•   Speaking: You have 11-14 minutes to answer general questions about yourself and a range of topics, speak on a single topic (which you will be assigned during the test), and then answer questions about that topic.

When taking either IELTS test, you will complete the Listening, Reading and Writing sections one after another, without breaks. However, the Speaking section can be completed up to a week before or after you take the main portion of the test.

The total test time is 2 hours and 45 minutes.

  1. How is the IELTS scored?

All IELTS scores are between 0 and 9, in increments of 0.5. You will get a score (called a band score) for each section of the IELTS. Because each section is different, each section score is calculated differently, but the four band scores will be averaged to provide your overall IELTS score.

Take a look at these descriptions of some of the higher scores.







6. What IELTS score should you aim for?

Because IELTS is used for so many different purposes, your target IELTS score will depend on your goal.

If you’re applying to a university, generally you should aim higher the better ranked the school is. For example, Princeton requires a 9 band score in Speaking for admission into its graduate school. However, most top universities IELTS score requirements are closer to 7, and there are many good schools that accept even lower scores.

For people taking the IELTS for reasons other than college admission, the requirements vary from country to country. However, more general visas will typically require higher scores. For example, if you are applying for highly skilled visa as an engineer, doctor, or entrepreneur, you are more likely to get in with a lower IELTS score than someone applying for a regular work visa.

As always, it’s best to check with your specific university, country, or job about their IELTS score requirements, for more specific information on what IELTS score you should aim for.

  1. How can you register for the IELTS?

To register for IELTS you need to find the testing location closest to you. The IELTS is offered at more than 1,100 test locations in over 140 countries, so hopefully there will be something in your region.

Once you find your testing center, you can register online or download an application form to print, complete, and submit to your local test center.

And don’t forget to bring the valid ID you used to register with you on test day!

  1. When are the IELTS test dates?

IELTS test dates are available on 48 fixed dates every year, three Saturdays a month and one Thursday a month. However, most testing locations will offer the IELTS less frequently, depending on local demand.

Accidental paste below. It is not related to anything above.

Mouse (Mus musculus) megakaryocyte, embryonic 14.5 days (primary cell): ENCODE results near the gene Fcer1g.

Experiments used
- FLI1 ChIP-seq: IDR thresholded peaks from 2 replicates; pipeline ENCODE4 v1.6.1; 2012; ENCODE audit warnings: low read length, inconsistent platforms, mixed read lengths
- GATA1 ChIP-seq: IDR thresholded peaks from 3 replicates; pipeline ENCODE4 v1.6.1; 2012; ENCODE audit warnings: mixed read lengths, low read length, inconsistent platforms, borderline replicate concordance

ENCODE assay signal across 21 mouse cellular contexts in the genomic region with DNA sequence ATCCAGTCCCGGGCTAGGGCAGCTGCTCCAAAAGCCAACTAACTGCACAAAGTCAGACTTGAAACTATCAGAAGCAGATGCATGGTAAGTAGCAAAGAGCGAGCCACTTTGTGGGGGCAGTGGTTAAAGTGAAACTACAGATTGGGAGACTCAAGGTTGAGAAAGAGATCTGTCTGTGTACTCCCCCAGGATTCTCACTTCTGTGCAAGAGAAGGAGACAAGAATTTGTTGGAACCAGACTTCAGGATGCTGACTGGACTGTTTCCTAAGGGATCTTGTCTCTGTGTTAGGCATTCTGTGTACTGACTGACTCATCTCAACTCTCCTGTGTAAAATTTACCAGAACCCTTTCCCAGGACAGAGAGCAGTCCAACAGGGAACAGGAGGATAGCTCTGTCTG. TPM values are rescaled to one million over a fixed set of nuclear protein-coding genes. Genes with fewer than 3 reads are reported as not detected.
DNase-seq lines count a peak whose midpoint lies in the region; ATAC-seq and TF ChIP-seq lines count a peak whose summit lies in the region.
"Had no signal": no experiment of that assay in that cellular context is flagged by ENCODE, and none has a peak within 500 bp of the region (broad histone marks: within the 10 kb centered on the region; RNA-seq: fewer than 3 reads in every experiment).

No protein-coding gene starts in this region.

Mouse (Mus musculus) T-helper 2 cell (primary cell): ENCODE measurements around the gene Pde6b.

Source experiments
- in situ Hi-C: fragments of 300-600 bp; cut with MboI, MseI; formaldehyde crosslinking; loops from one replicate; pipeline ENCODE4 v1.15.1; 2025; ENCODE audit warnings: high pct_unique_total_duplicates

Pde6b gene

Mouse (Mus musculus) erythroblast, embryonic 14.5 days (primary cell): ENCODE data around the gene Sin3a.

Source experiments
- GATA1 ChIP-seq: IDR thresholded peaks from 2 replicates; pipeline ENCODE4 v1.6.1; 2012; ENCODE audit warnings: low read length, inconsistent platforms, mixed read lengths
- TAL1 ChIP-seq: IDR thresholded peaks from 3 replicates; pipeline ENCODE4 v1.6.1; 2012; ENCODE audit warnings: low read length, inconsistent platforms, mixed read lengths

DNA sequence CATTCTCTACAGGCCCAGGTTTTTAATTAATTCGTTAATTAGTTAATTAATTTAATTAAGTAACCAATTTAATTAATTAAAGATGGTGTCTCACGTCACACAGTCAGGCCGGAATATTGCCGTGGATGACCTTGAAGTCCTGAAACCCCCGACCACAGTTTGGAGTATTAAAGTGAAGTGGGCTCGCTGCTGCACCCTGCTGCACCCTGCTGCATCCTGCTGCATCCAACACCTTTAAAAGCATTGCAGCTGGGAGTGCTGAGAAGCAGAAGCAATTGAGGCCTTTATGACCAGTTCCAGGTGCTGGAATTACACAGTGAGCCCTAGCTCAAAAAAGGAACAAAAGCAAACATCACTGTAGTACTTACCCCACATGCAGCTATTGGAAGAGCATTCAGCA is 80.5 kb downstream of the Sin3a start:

The Academic IELTS and General IELTS tests are offered on different days, so make sure you’re signing up for the correct test date. The Academic IELTS is offered more frequently than the General IELTS, so it may be more difficult to find a General IELTS test date that works for you.   

  1. How much does the IELTS cost?

The IELTS fees are set by each individual test center, and vary from country to country. However, you can expect to pay around $200 USD. If you need to postpone or cancel your application more than five weeks before the test, you can get a full refund (minus an administrative charge).

Unfortunately, if you cancel with less than five weeks to go to the IELTS, you won’t be able to get this refund, unless you can provide proof of a medical reason within five days of the test date. So if you are sick on test day, make sure to get in touch with your test center as quickly as possible to get your money back!

  1. What’s the best way to study for the IELTS?

If you have decided to take the IELTS, the next step is to start studying. Here are some tips to get you going.

o   Understand the test format. Make sure you really know what’s going to happen on each section of the test, so you aren’t blindsided on test day. Try reading up on the IELTS, and make sure to take an IELTS sample test. The best way to prepare for the real thing is to practice with real examples.

o   Consider a test prep course. Not everyone chooses to take a test prep course for the IELTS, but having the structure and guidance of a formal course is a great way to improve your IELTS score. If you’re looking for help studying, Magoosh’s IELTS prep offers online courses and guarantees you an overall band score of at least 7.

o   Register for the test as soon as possible. Once you have a study plan, make sure to register early for your IELTS test date. Space in testing locations is limited, so contact your test center as soon as possible once you’ve picked a date.

Now that you know these 10 things…

You probably have a good idea of how to succeed on the IELTS, and since you read this far, chances are you’re pretty serious about taking the test. Congrats!

Molly completed her undergraduate degree in Philosophy at Lewis & Clark College in Portland, Oregon. She has been tutoring the SAT, GRE, and LSAT since 2014, and loves supporting her students as they work towards their academic goals. When she’s not tutoring or blogging for Magoosh, Molly takes long walks, makes art, and studies ethics. Molly currently lives in Northern California with her cat, who is more popular on Instagram than she is.